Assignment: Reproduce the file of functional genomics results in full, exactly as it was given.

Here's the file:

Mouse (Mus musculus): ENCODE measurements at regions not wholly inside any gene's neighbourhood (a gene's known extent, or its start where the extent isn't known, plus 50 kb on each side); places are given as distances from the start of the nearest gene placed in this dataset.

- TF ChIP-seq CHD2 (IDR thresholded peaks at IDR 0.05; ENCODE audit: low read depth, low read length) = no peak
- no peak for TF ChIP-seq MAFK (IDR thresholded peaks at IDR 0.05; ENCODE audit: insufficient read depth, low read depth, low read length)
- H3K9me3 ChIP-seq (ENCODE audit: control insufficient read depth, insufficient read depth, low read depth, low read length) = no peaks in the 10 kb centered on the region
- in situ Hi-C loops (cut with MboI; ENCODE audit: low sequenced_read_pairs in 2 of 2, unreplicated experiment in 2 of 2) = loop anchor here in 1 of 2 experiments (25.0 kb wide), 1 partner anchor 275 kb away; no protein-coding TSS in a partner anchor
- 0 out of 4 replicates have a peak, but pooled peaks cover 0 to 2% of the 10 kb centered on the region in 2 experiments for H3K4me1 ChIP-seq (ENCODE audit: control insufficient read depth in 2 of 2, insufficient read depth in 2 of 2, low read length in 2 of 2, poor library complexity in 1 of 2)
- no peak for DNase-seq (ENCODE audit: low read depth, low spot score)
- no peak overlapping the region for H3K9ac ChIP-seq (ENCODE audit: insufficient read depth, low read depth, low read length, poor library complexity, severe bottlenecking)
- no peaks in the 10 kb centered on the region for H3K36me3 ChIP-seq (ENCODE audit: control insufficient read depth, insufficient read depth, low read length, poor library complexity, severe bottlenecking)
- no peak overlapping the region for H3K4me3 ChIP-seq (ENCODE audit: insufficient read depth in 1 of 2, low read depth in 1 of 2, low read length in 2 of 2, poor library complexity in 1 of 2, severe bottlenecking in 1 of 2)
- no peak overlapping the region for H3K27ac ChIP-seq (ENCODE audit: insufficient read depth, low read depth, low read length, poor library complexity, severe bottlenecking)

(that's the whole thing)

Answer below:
Mouse (Mus musculus): ENCODE measurements at regions not wholly inside any gene's neighbourhood (a gene's known extent, or its start where the extent isn't known, plus 50 kb on each side); places are given as distances from the start of the nearest gene placed in this dataset.

- TF ChIP-seq CHD2 (IDR thresholded peaks at IDR 0.05; ENCODE audit: low read depth, low read length) = no peak
- no peak for TF ChIP-seq MAFK (IDR thresholded peaks at IDR 0.05; ENCODE audit: insufficient read depth, low read depth, low read length)
- H3K9me3 ChIP-seq (ENCODE audit: control insufficient read depth, insufficient read depth, low read depth, low read length) = no peaks in the 10 kb centered on the region
- in situ Hi-C loops (cut with MboI; ENCODE audit: low sequenced_read_pairs in 2 of 2, unreplicated experiment in 2 of 2) = loop anchor here in 1 of 2 experiments (25.0 kb wide), 1 partner anchor 275 kb away; no protein-coding TSS in a partner anchor
- 0 out of 4 replicates have a peak, but pooled peaks cover 0 to 2% of the 10 kb centered on the region in 2 experiments for H3K4me1 ChIP-seq (ENCODE audit: control insufficient read depth in 2 of 2, insufficient read depth in 2 of 2, low read length in 2 of 2, poor library complexity in 1 of 2)
- no peak for DNase-seq (ENCODE audit: low read depth, low spot score)
- no peak overlapping the region for H3K9ac ChIP-seq (ENCODE audit: insufficient read depth, low read depth, low read length, poor library complexity, severe bottlenecking)
- no peaks in the 10 kb centered on the region for H3K36me3 ChIP-seq (ENCODE audit: control insufficient read depth, insufficient read depth, low read length, poor library complexity, severe bottlenecking)
- no peak overlapping the region for H3K4me3 ChIP-seq (ENCODE audit: insufficient read depth in 1 of 2, low read depth in 1 of 2, low read length in 2 of 2, poor library complexity in 1 of 2, severe bottlenecking in 1 of 2)
- no peak overlapping the region for H3K27ac ChIP-seq (ENCODE audit: insufficient read depth, low read depth, low read length, poor library complexity, severe bottlenecking)